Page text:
After many months, my asthma settled down- but I was on a ton of asthma drugs and never really felt 100% for well over a year.  I couldn’t run from here to there and catching a 60 mph fastball was out of the question, so softball was over and I was lost. Around the same time, I decide to move back to the US to join Indiana University.  That, of course, had drastic life implications, meds aren’t the same here in the US and Bloomington is called Bloomington for an asthma inducing reason- so the asthma flared up.  But, of course- the athlete in my head kept saying- it’s not the asthma, it the weight- so I kept training and again had a setback.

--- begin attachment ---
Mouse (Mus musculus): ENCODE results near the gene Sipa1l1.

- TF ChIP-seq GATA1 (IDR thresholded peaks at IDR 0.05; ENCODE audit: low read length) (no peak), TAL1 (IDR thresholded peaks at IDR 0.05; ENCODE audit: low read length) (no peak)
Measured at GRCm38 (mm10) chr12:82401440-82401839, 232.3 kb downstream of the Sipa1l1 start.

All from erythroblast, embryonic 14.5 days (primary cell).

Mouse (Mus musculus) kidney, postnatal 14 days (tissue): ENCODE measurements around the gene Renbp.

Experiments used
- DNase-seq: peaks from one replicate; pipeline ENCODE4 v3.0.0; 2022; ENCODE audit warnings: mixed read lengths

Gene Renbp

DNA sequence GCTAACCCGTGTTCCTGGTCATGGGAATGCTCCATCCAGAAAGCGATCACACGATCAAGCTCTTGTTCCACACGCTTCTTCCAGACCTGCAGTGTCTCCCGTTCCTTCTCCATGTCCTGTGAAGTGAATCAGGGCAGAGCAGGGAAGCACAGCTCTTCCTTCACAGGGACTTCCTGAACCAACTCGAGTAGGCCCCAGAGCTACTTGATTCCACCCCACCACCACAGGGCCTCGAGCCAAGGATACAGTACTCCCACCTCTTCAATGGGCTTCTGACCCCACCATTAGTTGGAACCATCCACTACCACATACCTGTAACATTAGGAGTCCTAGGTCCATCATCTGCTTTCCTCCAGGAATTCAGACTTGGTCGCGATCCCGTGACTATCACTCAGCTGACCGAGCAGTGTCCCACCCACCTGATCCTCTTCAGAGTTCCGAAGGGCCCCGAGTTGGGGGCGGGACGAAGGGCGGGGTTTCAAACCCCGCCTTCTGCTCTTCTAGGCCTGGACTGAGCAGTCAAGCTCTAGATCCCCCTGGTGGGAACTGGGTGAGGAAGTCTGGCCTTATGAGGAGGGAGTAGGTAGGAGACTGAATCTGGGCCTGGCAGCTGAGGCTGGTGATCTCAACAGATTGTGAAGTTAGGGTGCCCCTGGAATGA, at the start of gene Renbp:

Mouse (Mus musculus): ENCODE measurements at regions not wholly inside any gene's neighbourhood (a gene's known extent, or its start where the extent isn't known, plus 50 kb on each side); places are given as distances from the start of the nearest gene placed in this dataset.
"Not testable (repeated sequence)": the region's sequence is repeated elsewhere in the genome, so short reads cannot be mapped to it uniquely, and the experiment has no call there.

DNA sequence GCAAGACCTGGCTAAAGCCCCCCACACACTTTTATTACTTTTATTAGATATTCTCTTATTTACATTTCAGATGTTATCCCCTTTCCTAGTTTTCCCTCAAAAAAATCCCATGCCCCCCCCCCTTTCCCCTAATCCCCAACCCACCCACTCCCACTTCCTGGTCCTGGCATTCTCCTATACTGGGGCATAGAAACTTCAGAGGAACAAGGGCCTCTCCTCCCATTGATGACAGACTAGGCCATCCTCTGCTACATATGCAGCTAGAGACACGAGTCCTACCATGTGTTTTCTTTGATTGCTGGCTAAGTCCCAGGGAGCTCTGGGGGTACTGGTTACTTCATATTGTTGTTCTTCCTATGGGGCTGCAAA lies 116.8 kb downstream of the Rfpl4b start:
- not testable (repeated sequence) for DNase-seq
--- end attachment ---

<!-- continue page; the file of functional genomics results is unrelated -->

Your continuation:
Angie and MargieFortunately, an excellent doctor told me about Margie at the Y and with a lot of hesitation (I was very heavy) I joined the run group.  I have frankly always hated running, but Margie and the group were so positive and helpful, eventually I was able to feel a bit more comfortable. I was a sorry sight when I started, so many times Ron and Freddie would encourage me to just run between the hills.  And, I would slog away, barely lifting my feet, wondering why I moved to such a hilly place!  But, they stayed with me, they were patient, and they chatted with me the whole time so I could focus on something other than running.  As I came close to the end of the first Y session I was surprised how far I could actually move, so I (somewhat naively) signed up to do the Mini-Marathon.  And I finished it! Yeah, I finished with a run/walk style- and yes, it was hard (and my goodness, hot) but I finished.  I had found a new sport and was able to find that consistency and discipline that I had lost when softball was over.